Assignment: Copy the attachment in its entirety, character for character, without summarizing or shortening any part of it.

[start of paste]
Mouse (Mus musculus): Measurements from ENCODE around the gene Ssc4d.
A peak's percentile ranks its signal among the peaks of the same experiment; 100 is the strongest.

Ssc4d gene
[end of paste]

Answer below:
Mouse (Mus musculus): Measurements from ENCODE around the gene Ssc4d.
A peak's percentile ranks its signal among the peaks of the same experiment; 100 is the strongest.

Ssc4d gene